Composting Roundup

BioCycle March/April 2017, Vol. 58, No. 3, p. 15

Easton Pennsylvania : Commercial Food Scraps Collection And Composting

Northampton County, which includes the City of Easton, has created a 12-month commercial food scraps composting pilot funded by a $10,000 grant from U.S. EPA Region 3 to examine the potential of food scraps composting. “Since the grant was not large, the project needed an efficient design to maximize project duration and provide meaningful results,” explains Kenneth Zinis with Northampton County’s Environment and Sustainability office. Partnering with the Easton Main Street Initiative, a few sites that would provide a good cross section of food waste generator types were evaluated. “Close proximity among the sites was crucial to create collection efficiency and concentrate pilot program efforts,” adds Zinnis.

Pilot locations — Easton Area Community Center/St. Vincent dePaul food pantry, 3rd & Ferry Fish Market and Two Rivers Brewing Company — began separating preconsumer food scraps in March/April 2017. The organics are collected and composted by American Biosoils, which has a windrow composting facility near Easton. The grant covers the cost of the containers, training for the businesses’ employees and up to one year of hauling and composting. Mike Pichetto, owner and executive chef at 3rd & Ferry Fish Market, estimates his business is diverting 150 pounds/week of food scraps, according to an article in The Morning Call.

Charlottesville, Virginia: Composting Collaborative

The Composting Collaborative, launched in November 2016 by GreenBlue, BioCycle and the US Composting Council (USCC), has a mission to accelerate composting access and infrastructure to improve soil health and divert compostables from landfill. Collaborative advisors and members met in January at the USCC Conference to discuss potential projects, and whittle down the list to ones that no one else is tackling at this time. The list coming out of the January meeting includes: Quantify compost manufacturing’s and compost markets’ potential to create jobs, building on a recent Massachusetts study, and earlier reports; Explore possibilities of remediating brownfields and siting composting facilities on brownfields; Frame the potential for carbon credits applied to composting facilities; Develop a sample business model; and Investigate the ecosystem services of composting. The Collaborative views its role as a facilitator in advancing these projects, connecting interested stakeholders and providing access to resources via its website,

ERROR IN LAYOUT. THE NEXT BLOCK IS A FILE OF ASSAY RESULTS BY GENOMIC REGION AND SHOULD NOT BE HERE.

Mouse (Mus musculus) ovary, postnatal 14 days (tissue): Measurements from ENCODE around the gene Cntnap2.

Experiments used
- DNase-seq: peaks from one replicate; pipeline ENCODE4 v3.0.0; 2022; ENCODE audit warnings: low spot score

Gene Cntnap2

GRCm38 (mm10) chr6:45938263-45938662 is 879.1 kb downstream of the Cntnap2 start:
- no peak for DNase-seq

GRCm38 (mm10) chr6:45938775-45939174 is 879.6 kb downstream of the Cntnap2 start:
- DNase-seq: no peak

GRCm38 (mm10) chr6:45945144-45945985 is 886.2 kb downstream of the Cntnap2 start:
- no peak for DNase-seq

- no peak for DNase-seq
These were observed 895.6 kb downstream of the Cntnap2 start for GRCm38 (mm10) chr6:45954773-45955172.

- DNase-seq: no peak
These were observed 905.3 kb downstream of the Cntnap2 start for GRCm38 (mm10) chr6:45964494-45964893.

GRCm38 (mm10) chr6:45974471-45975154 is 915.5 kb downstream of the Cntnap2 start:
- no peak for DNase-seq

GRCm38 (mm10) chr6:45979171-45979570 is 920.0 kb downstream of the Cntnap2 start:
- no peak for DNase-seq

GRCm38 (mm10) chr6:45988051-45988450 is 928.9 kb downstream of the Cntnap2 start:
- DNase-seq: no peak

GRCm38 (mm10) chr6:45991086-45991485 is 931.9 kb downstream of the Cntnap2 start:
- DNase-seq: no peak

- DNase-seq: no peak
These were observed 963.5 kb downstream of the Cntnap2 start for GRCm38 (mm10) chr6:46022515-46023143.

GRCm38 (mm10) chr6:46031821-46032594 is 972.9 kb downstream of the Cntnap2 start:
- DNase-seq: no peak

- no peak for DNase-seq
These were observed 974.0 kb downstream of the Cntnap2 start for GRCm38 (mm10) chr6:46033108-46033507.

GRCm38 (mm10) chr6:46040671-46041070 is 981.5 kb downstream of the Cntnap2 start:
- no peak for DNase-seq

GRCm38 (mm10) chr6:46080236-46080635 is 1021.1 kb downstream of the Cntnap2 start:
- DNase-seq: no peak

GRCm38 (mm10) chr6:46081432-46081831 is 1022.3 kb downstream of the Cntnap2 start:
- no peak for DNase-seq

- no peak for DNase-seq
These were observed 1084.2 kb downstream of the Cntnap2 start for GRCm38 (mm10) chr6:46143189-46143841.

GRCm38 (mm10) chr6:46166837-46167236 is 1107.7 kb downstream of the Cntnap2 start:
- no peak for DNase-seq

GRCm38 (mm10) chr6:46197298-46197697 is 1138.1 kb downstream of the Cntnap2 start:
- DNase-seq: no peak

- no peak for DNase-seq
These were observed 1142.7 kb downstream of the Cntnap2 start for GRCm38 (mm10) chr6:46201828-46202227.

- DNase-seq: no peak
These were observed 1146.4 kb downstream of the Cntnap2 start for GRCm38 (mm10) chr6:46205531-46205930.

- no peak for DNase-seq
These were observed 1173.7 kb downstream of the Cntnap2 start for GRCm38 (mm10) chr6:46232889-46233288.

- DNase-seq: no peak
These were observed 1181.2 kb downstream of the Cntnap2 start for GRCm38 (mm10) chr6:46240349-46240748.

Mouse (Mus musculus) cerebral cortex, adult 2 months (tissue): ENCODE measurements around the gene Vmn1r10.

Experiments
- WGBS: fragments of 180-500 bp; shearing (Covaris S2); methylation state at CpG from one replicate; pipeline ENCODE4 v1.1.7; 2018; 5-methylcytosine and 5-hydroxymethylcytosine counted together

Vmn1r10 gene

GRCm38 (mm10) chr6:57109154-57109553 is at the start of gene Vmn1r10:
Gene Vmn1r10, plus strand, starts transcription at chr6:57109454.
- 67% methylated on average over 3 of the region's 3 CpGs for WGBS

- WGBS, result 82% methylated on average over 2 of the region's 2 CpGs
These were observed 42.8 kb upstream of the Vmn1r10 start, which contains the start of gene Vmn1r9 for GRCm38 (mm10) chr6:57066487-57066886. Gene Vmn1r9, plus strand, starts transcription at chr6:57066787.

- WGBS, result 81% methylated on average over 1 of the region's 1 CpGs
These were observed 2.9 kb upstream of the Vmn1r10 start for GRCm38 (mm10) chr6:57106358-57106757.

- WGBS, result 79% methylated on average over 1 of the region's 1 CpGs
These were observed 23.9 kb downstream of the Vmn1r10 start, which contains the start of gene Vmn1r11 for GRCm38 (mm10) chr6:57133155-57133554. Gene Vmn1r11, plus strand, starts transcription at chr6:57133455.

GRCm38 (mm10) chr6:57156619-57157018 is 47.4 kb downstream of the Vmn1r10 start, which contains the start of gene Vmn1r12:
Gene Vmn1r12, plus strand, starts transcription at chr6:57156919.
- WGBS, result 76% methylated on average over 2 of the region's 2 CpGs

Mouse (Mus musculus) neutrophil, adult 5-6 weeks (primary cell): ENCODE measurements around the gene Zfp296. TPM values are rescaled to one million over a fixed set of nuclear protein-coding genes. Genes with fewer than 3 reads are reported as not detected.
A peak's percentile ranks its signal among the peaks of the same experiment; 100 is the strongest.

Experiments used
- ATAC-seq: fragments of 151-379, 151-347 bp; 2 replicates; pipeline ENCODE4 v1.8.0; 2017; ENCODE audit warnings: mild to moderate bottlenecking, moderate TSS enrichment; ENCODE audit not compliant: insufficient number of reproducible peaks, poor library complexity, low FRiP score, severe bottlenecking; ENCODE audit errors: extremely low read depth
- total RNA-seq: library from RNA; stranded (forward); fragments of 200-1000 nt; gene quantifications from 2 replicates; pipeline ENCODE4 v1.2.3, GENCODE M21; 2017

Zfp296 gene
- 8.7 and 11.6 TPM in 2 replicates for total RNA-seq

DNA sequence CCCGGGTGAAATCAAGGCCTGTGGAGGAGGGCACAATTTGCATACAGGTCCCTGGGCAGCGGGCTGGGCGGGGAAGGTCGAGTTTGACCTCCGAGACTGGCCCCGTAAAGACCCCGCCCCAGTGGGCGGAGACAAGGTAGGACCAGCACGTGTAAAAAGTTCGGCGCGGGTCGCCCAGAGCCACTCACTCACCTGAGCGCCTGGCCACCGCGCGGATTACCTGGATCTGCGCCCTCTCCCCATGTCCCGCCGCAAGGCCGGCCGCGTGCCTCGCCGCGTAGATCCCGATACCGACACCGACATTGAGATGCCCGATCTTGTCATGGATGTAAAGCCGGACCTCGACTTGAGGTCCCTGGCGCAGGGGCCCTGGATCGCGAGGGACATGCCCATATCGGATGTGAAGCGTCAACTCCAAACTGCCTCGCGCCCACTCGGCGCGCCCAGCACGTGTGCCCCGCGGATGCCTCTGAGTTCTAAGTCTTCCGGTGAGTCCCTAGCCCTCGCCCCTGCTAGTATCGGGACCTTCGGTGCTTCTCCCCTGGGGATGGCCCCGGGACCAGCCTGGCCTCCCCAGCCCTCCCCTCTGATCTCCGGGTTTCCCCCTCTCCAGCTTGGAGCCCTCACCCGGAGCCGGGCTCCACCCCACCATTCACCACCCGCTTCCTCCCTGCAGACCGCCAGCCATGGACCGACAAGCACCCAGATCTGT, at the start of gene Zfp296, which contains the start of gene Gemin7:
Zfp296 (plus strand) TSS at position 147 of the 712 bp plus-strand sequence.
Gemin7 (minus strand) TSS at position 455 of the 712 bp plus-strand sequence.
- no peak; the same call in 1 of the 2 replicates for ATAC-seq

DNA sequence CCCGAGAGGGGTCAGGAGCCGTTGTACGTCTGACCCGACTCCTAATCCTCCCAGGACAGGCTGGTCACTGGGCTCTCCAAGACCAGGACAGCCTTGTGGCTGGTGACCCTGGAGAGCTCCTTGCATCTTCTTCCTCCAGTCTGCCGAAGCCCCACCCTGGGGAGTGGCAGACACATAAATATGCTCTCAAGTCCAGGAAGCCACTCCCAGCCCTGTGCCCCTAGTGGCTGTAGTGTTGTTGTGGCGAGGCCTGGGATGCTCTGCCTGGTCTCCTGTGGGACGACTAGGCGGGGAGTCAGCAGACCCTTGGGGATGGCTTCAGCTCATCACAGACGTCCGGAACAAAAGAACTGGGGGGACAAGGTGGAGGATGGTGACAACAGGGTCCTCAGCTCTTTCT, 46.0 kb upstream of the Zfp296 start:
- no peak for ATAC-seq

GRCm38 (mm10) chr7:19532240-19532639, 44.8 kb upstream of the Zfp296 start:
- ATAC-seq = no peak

The next meeting of the Composting Collaborative is April 3, 2017, 1:30 PM—4:30 PM at the Turf Valley Resort in Ellicott City, Maryland, immediately before the start of BioCycle EAST COAST17, April 4-7, 2017 at Turf Valley Resort. The meeting kicks off with a discussion on plans to “organically grow” the Collaborative. This will be followed by “Flashtalks” on national organics recycling data and impact of disposal bans on infrastructure development, and a panel discussion on the value of urban compost use and how urban composting access has been evolving. For the agenda, and to register for the meeting,

Garden City Compost

Missoula, Montana: Garden City Compost

This spring, Missoula residents will have the opportunity to top off their gardens with municipally produced Garden City Compost. Since 1977, compost has been available from EKO Compost, a privately owned company that operated in Montana, Idaho and Hawaii. Five years ago, the city purchased the land EKO Compost operated on, knowing it wanted to keep composting there even if EKO decided to sell. In November 2016, the City of Missoula finalized its purchase of the company itself. “When Tom Pawlish, EKO Compost’s owner, indicated he wanted to sell its Missoula location, the City saw an opportunity it couldn’t pass up,” explains Starr Sullivan, the Wastewater Superintendent who will now manage the new facility. Sullivan isn’t new to composting though. The wastewater treatment plant he manages provided EKO Compost with biosolids for years prior to the purchase of the company. Biosolids were conveyed over a fence from the treatment plant to EKO.